Everyone! Can I have your full undivided attention...

Everyone! Can I have your full undivided attention…

THE REVIEW

Addicted to Dimes was not full of an agglomeration of impervious vernacular that couldn’t be axiomatic or that needed to be referenced with a dictionary. The book used very friendly words which unlike my previous sentence, was quite nice and free flowing. At just over 200 pages, It was a fairly quick read. The time-frame of the book covers Catherine’s early childhood up to the recent past, (approx 2012). The beginning of the book caught my attention right away. As she fleshes out each character in her childhood, I couldn’t help but get involved in her brutal and painful upbringing. As she gets older, the family dysfunction and abuse continues to be jaw-dropping and emotionally unjust- especially for Catherine. Because of the books quick and emotional start, I could not put the book down. I felt the book was told with honesty and raw vulnerability. Writing a book that uncovers all your guilty admissions and character defects is nothing short of an extended, but story ridden Step 4. A fearless moral inventory. When most people write out their Step 4 and tell another person about it, they then destroy the damning evidence. Not Catherine- she printed off thousands of copies for all to read. I must give her credit where it is due. I am scared to death for the day my book makes it to the printing press. Telling the world all of my deepest darkest secrets sounds as fun as walking around Wal-Mart butt-naked on a Saturday afternoon.

The book chapters were different from many other books I’ve read and I really liked how it was laid out in more of a sub-chapter format. The sub-chapters were short and I have always been a fan who cheered on shorter chapters.

There are a few times in the book where Catherine felt it was necessary to apologize for calling out (in the book- to the reader) her family for their terrible dysfunction. I didn’t think it was necessary just because I never once was on the side of her parents.The truth is her family structure was dysfunctional because of the parents. They are to blame for the abuse and the generational duplication of the dysfunction. That is not young Catherine’s fault, or her young siblings. I did not feel an apology was needed.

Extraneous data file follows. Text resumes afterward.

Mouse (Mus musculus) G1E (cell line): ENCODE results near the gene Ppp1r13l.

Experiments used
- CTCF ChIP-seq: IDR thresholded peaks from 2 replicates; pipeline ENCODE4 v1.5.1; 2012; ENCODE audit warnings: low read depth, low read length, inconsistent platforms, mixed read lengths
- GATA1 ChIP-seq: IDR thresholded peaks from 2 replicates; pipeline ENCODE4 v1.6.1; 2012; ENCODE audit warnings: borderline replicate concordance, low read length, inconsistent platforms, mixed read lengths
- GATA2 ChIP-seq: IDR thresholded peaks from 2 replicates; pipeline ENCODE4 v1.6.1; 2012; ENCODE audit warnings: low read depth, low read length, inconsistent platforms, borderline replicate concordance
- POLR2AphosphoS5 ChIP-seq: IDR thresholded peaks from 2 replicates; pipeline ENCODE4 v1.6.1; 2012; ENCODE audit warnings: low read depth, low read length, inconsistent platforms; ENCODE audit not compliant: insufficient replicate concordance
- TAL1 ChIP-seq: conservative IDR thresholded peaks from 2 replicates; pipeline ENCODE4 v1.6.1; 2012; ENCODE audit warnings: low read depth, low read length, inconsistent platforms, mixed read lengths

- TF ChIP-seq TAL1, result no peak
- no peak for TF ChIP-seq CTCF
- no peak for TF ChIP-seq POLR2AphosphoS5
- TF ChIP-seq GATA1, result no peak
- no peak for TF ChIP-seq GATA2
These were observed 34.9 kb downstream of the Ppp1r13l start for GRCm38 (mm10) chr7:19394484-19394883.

As the book begins to progress into Catherine’s addiction, she does a great job describing how easy it becomes to justify your actions in addiction. I related so closely with that in my own drug addiction and even some of my gambling experiences. That really made me stop and evaluate myself. It was a very powerful piece in the book for me.

Catherine’s story leads in to a key relationship which she is still in today. This relationship shows us that no matter how difficult life gets, the love thatΒ  binds relationships is essential for their ability to continue on. I thought the relationship dynamic was fascinating and well dialoged. I was hoping to eventually read more about this character’s background but it never came. It was probably left a bit on the thin side because it wouldn’t have been hugely relevant to her story. Maybe it was more of an interesting curiosity on my part.

At the climax of the story, it resembles a tornado, a volcano, and a tsunami playing shuffleboard in a trailer park. With the majority of the book dialog being in retrospect, it made the climax of the story a little less intense but maybe that is okay because I forgot to blink on a number of occasions.

Wrapping up the end of the book, I felt like Catherine still has some anger towards some of her past. Not just with her relationships, but her past situations as well. As an addict, I know for myself, anger, judgements, injustices, guilt and resentments are draining on my well-being so I hope she has resolved these issues and comes to terms with everything in her follow-up book. Catherine does a great job assisting readers in addiction help and assistance. Directing the readers to many different options for recovery. Where gambling is not seen by society as the big problem it is- like drug or alcohol addiction, she makes the case that that needs to change. The majority of cities around the world have some form of AA meeting or network of people but not so much for the problem gambler. Let’s help her spread the good love by recognizing the terrible stigma’s that seem so tightly wrapped around the neck of addiction. Let’s continue to speak the truth. Yell it from the rooftops!

I would recommend this book to everyone. Recommending it only to potential problem gambler’s would be a vast under-reaching of readership for this amazing and helpful material. I give it 5 stars. Great job Catherine!

5-STAR-RATING-300x300

5 Stars for Catherine Townsend-Lyon’s “Addicted to Dimes”

 

AFTERTHOUGHTS